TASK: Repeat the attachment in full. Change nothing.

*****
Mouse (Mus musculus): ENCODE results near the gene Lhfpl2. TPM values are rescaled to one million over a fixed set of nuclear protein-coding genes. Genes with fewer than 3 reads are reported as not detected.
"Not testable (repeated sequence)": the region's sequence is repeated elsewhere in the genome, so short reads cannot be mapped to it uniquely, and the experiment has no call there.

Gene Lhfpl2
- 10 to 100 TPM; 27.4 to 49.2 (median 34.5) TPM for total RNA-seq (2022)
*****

Mouse (Mus musculus): ENCODE results near the gene Lhfpl2. TPM values are rescaled to one million over a fixed set of nuclear protein-coding genes. Genes with fewer than 3 reads are reported as not detected.
"Not testable (repeated sequence)": the region's sequence is repeated elsewhere in the genome, so short reads cannot be mapped to it uniquely, and the experiment has no call there.

Gene Lhfpl2
- 10 to 100 TPM; 27.4 to 49.2 (median 34.5) TPM for total RNA-seq (2022)